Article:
But as well as a first-rate musical line-up, it also offers an enchanting experience. The gardens – praised by no less an authority than Vita Sackville-West – demand to be explored. The South Downs, those most quintessentially English of hills, roll majestically in the distance. A trip to Glyndebourne is very much a complete day out. Performances tend to begin just before 5, and include a ninety-minute interval during which one can dine at a leisurely pace.
For first time visitors, it can be bewildering. This is our complete guide to enjoying one of the classical year’s greatest highlights.
What to wear: Glyndebourne Style
Tired of Covent Garden’s heterogeneous get-up, where dinner jackets mingle with jeans? Long to look like you’re in an interwar period drama? Then Glyndebourne is the place for you. John Christie, the festival’s founder, prescribed formal dress as a way to show respect to the musicians. Although you won’t be thrown out for forsaking formal attire, it’s still the norm.
It goes without saying, then, that black tie is de rigueur for male attendees. As to women, they have more choice – cocktail dresses are popular with younger visitors, while those slightly older often choose to wear their glitziest couture. The fashion parade, akin to that before a ball but often more eccentric, is part of the festival’s joy.
The English summer is a fickle beast, and even warm days often cool down at night, so it’s worth bringing a coat, wrap or other warm layer to defend against showers and gusts. For those unable to dress before arrival, changing facilities are available near the car park.
Dining at Glyndebourne: Picnics and Parties
Glyndebourne boasts three restaurants, all of which must be booked in advance. Each offers a luxurious menu, ordered as a set number of courses; in terms of price and quality, there is little difference between them. The festival also provides similarly sumptuous picnics, for which you can book furniture and a personal waiter.
But the real Glyndebourne tradition is to sit on the lawn with your own picnic basket, stuffed to the brim with the most delectable delicacies the capital can furnish. There will likely be more Fortnum’s hampers on display than in the estimable shop itself. If there’s no room for wine, such refreshments can be purchased at the Long Bar throughout the day.
What’s on at Glyndebourne: Programme 2015
This year’s programme encompasses six productions, running from late May to the end of August. Although Glyndebourne skews traditional – when asked about Philip Glass by an interviewer, former director George Christie memorably exclaimed ‘over my dead body’ – it does include an admirable variety, this year ranging from Handel to Britten. Two world-class orchestras – the London Philharmonic and the Orchestra of the Age of Enlightenment – provide the music, often supported by the superb Glyndebourne Chorus.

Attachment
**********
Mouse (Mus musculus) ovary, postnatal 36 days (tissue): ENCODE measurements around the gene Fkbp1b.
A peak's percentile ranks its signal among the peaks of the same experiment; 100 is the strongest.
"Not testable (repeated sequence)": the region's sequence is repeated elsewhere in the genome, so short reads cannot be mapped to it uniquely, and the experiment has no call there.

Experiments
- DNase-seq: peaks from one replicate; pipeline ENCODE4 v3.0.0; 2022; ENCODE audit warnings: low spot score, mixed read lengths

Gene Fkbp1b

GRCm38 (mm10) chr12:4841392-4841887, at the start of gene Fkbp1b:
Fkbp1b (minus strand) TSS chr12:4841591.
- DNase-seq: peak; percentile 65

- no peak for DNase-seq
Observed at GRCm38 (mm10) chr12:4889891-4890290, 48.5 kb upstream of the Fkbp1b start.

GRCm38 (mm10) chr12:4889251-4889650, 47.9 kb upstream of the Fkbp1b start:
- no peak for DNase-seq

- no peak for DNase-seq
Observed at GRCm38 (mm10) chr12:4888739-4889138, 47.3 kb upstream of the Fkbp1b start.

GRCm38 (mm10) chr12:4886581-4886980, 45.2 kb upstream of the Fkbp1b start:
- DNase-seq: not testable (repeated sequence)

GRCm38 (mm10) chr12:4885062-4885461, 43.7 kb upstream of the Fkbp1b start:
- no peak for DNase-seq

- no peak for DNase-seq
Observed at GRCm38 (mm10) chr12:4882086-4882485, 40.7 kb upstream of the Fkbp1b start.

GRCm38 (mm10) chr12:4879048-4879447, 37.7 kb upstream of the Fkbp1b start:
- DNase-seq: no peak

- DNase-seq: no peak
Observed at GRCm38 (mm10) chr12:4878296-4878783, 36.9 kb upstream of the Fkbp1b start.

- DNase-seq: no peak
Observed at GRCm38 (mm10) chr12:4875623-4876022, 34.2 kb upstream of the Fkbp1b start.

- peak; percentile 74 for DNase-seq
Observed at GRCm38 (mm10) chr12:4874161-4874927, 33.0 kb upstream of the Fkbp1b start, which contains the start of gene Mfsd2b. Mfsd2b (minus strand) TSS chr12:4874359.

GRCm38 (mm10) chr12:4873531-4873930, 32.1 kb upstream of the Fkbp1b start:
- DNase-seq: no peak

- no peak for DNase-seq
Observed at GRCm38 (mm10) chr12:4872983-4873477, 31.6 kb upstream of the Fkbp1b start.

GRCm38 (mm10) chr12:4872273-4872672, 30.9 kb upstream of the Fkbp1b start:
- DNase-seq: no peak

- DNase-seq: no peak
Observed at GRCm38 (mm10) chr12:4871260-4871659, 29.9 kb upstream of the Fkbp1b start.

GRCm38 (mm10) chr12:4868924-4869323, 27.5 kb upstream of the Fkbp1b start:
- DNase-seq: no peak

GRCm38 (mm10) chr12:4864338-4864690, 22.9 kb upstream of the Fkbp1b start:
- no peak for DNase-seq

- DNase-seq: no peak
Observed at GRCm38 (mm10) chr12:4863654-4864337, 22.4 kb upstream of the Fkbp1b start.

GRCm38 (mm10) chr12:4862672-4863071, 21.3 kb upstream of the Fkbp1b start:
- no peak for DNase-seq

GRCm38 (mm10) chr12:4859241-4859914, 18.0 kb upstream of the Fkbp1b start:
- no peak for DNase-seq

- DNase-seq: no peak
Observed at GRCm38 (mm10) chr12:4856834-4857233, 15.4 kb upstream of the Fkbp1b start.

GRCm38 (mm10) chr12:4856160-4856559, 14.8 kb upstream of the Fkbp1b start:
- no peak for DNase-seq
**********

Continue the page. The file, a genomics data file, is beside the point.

The festival commences on May 21st with Donizetti’s rarely produced Poliuto, in what is incredibly the opera’s UK premiere. A vast, heroic tale based on a play by Corneille, it centres around a tragic love triangle. Michael Fabiano and Ana Maria Martinez play the main roles. A few days later, on May 23rd, Bizet’s Carmen opens, in a revival of the festival’s acclaimed 2002 production. This promises to be the crowd-pleaser of the bunch, with Stephanie d’Oustrac, Carmen extraordinaire, in the main part.
Mozart has traditionally been the festival’s mainstay, and recent years have seen the festival delve into some of his less performed masterworks. Die Entführung aus dem Serail (opens June 13th), written when Mozart was just 26, is a boisterous oriental comedy. Sally Matthews stars as Konstanze, a role that can claim some of the composer’s most stunning songs.
On July 5th, Britten’s The Rape of Lucretia arrives. Revived from a spectacularly reviewed 2013 touring production and directed by actress Fiona Shaw, this intimate and harrowing work boasts a mainly British cast, including mezzo Christine Rice as the title character. If you missed this production’s first airing, this is surely one to catch.
Another highlight promises to be Handel’s oratorio Saul (opens July 23rd), a nightmarish depiction of murder and madness considered by one baroque scholar to be ‘one of the supreme masterpieces of dramatic art.’ With one of the largest orchestras of the eighteenth century and an array of gigantic choruses, this could be revelatory. The cast – which includes bass Christopher Purves, tenor Iestyn Davies and soprano Lucy Crowe – might be the strongest in the entire festival.
Finally, from August 8th, there will be a double-bill revival of Ravel’s only two operas, L’heure espagnole
and L’enfant et les sortileges, seen in the 2012 festival.
Between them, they span the whole reach of comedy, from lusty farce to whimsical fantasy. Glyndebourne favourite Danielle de Niese takes a central role in both.
Art at Glyndebourne
Contemporary art lovers will also want to catch Georg Baselitz's exhibition for the White Cube in collaboration with Glyndebourne Festival. The controversial German painter, who has made some pretty damning remarks about the failings of female artists, presents a series of new paintings of spinning turntable legs and feet that make an innovative nod to traditional self-portraiture and of course their musical surroundings. Catch Baselitz this summer in a new exhibition space designed by architectural studio Carmody Groarke.
|Nearest tube||Victoria (underground)|
21 May 15 – 30 Aug 15, 12:00 AM
|Website||Click here to book via the Glyndebourne website|